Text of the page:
Health Semantics 101: "Cure" vs. "Heal"

It's challenging to explain to people in my family what I do for a living.

God love 'em, they do keep trying to understand.

Conversations about healthcare innovation and reform range from the dangers that result from penultimate our fear of dying (with grandmother Muz) to the dangerous spending patterns of our nation as a whole.

My sister Kate is now fond of saying: "Hey Jenny, can you hurry up and save healthcare already?" or, alternately, "Jen - Who killed healthcare?"

Recently several folks in my family joined Twitter to track work/life escapades, and communicate where we are (no matter where in the world we've landed) on any given Sunday.

Although I've found tweeting excrutiatingly valuable for work, I didn't expect family presence on Twitter to demonstrate professional relevance quite so quickly

After HealthCampPhilly (Saturday), my mom (@susanmccabe), who is a behavioral health nurse (going on +10 years now), saw a tweet I posted about 'cure' vs. 'heal.'

She left me this note in response:

"A cure is an expected, narrowly defined destination. Healing is a journey with unexpected twists and turns.

For a cure, the provider's role is pass or fail.

As a part of healing, the caregiver accompanies the patient on their journey, meeting them where they are at any given time, and having a supportive role even to the end.

There's always hope for healing."

-Susan McCabe, RN, 3.29.09


Do you see a doctor, go to a hospital, because you expect to be CURED or because you hope to HEAL?

My belief? A 'cure' happens to you. But healing is a process in which you, the person-who-is-also-a-patient, are the primary participant.

Yeah. This is all just wordplay.

But language matters, especially when we're talking about the little things like, oh, life and death. Healing and hope.


Which process, curing or healing (both? neither?), do you feel is within your scope of control to manage?

Or do you feel locked out of participation in either?




Posted via web from Jen's posterous


"Singing" Bacterium, Swimming Algae - What a Wonderful World...

"...Recent observations of Synechococcus using atomic force microscopy show these creatures having tiny spikes or spicules that extend from the cell's inner membrane, out through a crystalline outer shell and into the surrounding water.
Ehlers and co propose that these spicules can be made to vibrate by molecular motors within the cell and that this vibration causes nearby fluid to flow, generating movement (a phenomenon called acoustic streaming).

In effect, the bacteria "sing" themselves along."


MIT Tech Review: http://www.technologyreview.com/blog/arxiv/23214/?nlid=1890


Posted via web from Jen's posterous

Posterous #1 Tool Helping Me Share "Peeks" (Pronto) Into Healthcare, Science, Tech

Forgive my usual lack of eloquence, dear reader: this post is a quick and dirty story about getting results, and how Posterous has helped me do that.

Background: I've had a Posterous account for just over 2 months.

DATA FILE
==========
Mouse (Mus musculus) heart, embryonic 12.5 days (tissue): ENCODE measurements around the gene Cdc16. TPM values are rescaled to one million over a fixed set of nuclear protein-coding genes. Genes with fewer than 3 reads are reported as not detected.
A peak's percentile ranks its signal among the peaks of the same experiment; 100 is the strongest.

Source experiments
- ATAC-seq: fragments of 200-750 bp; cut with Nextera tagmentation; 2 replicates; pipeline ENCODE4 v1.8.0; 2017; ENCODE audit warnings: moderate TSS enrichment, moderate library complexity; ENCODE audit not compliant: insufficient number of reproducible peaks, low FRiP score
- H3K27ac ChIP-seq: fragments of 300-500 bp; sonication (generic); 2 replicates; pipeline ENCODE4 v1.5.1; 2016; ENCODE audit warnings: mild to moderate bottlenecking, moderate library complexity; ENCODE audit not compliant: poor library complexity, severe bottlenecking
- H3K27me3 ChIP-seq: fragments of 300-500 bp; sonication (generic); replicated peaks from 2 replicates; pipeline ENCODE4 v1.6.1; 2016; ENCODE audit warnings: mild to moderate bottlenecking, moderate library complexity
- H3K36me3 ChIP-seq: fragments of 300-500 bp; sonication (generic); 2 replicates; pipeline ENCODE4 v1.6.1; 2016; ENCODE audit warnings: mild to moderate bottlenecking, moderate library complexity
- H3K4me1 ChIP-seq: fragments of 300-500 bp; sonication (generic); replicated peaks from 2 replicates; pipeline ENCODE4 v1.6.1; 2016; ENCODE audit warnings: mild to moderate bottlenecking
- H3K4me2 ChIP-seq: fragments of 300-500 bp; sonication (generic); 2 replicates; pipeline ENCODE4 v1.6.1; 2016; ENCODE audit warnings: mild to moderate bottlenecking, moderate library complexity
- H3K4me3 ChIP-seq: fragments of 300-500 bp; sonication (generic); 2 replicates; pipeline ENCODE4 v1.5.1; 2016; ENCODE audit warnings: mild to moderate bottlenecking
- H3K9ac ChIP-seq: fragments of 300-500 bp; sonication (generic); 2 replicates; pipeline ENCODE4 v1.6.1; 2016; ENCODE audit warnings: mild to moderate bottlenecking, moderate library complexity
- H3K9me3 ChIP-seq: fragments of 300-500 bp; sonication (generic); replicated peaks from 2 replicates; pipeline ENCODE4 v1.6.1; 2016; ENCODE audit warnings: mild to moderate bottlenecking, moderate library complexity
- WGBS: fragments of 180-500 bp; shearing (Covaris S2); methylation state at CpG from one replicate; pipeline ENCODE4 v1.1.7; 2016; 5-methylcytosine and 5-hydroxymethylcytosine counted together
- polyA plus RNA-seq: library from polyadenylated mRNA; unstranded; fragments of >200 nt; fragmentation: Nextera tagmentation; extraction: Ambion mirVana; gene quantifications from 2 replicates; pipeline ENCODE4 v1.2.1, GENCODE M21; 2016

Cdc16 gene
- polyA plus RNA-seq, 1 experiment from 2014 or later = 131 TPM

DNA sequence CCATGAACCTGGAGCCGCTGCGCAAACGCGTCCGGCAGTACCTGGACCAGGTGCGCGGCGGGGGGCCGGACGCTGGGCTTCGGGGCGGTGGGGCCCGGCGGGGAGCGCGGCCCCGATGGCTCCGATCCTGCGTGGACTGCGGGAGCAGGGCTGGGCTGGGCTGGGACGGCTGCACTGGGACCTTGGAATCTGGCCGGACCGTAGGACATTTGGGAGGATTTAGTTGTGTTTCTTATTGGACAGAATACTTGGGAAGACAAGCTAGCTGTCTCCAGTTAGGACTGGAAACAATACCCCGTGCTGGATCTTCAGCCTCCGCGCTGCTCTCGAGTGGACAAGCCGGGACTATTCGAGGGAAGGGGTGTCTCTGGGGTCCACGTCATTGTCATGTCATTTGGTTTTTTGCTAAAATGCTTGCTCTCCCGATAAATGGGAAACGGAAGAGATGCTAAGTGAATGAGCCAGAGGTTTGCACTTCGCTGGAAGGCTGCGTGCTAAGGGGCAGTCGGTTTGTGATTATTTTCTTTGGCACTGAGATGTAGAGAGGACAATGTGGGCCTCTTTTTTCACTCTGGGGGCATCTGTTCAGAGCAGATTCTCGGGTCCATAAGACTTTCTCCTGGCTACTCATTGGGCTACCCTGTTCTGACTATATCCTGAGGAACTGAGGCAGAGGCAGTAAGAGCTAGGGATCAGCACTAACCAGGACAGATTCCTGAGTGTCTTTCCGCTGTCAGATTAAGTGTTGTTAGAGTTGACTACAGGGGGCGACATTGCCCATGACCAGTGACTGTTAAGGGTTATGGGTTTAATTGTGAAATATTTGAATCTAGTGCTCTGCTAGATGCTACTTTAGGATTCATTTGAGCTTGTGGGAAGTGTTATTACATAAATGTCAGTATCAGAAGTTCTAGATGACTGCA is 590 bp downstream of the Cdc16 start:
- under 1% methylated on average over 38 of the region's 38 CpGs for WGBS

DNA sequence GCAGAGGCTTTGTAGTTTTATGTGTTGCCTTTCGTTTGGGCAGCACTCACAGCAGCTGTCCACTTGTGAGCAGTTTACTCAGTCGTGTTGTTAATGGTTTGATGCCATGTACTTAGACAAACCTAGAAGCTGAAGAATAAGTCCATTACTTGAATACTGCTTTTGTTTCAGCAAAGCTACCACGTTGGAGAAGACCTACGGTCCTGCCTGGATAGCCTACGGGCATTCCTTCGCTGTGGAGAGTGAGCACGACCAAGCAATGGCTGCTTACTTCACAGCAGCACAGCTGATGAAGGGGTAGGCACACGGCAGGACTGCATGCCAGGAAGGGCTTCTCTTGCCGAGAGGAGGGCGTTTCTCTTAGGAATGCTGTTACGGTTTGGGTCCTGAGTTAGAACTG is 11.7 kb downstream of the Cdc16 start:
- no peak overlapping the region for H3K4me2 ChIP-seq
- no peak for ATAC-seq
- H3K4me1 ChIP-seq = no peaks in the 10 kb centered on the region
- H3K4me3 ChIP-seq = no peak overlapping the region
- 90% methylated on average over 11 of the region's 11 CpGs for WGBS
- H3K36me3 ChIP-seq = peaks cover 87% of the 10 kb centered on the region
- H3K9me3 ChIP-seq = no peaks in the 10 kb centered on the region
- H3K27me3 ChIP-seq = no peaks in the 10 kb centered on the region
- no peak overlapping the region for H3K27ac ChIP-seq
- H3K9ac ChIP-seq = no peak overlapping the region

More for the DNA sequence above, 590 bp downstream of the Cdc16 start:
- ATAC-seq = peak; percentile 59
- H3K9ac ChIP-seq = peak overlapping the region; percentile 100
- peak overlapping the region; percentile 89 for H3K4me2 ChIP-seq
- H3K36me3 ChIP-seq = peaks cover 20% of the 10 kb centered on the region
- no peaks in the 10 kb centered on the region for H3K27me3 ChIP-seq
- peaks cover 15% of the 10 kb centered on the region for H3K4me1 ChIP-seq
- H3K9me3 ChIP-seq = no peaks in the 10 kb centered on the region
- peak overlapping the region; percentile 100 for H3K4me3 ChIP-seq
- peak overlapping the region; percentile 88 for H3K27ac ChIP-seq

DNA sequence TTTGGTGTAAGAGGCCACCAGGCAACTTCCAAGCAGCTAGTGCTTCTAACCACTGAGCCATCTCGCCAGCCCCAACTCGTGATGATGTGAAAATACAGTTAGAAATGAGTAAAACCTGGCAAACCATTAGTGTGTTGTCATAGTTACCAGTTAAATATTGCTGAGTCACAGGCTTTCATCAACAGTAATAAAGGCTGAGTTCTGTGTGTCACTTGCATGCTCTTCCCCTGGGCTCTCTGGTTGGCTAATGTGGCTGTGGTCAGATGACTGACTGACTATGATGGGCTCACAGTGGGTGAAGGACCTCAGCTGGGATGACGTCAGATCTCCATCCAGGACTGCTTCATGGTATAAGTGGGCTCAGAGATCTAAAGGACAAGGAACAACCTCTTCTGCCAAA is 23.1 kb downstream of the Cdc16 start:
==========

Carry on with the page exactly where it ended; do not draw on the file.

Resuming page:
Since January 22nd, I've posted here 66 times. I have a tight crew of 15 subscribers, but have generated over 722 pageviews.

Q2 I'll begin tracking my sticky web of views from Posterous-generated content via Google Analytics (how many views on Twitter, Facebook, HMRx, and Posterous combined?).

My Posterous posts now generate roughly 300% more views of "Jenstream" content PER POST (thanks @tedeytan, @epatientdave for the nomenclature) than my Blogger-hosted site, Health Management Rx.

HMRx has been active for over two years this April. That's a LOT of time spent formatting/reformatting articles, finding interesting links and emailing them to myself, to drive an mean of between 30-90 views per posting day. Ouch. 

Posting at Posterous takes me an average of 15 mins, and the content I provide here is automagically pushed to my Facebook wall, forlorn and limping HMRx blog, and, far more importantly for my current projects - my Twitterfeed (@jenmccabegorman).

Pre-Posterous, if I saw a news article, blog post, etc. I thought worth sharing, I'd have to copy and paste the URL into an email to myself (jennifermccabegorman@yahoo.com), with a summary sentence (so I didn't forget my train of thought) and a few graphs on why it was important for healthcare innovation.

Then this usually sat in my inbox indefinitely awaiting action, unless I put a day/date/time tag on it with an obnoxious all-caps note to self BLOG THIS ASAP!

You can probably imagine how well *that* method worked out, and how many good meaty links ended up in the 'trash' section of my Yahoo mail account.

Then, once I finally decided to blog an item, posting at HMRx took me an average of 45 mins.

I could set the kitchen timer by this, and usually ran over and had to allot an hour to post via Blogger. What a pain in the a@#!

What does all this tell me? And why should you care?

It's this simple: Posterous works. It is the most effective tool in my significant cloud-based tech arsenal for spreading rhizomatic content, opinions, and links.

When I first took a look at Posterous, I wondered what possible value I could derive from, sigh, ANOTHER blogging site.

Then @garrytan told me about the autopublish function, and the sun broke through the clouds.

Holding hands with Twitter, Posterous let's me deliver a 1-2 punch of content - short and sweet? Tweet. Slightly more complex production? Posterous.

I'd pay for Posterous guys. It's not a blogging site. It's a complete self-to-content transition platform.

I'd pay more for Posterous than my Pro Flickr account.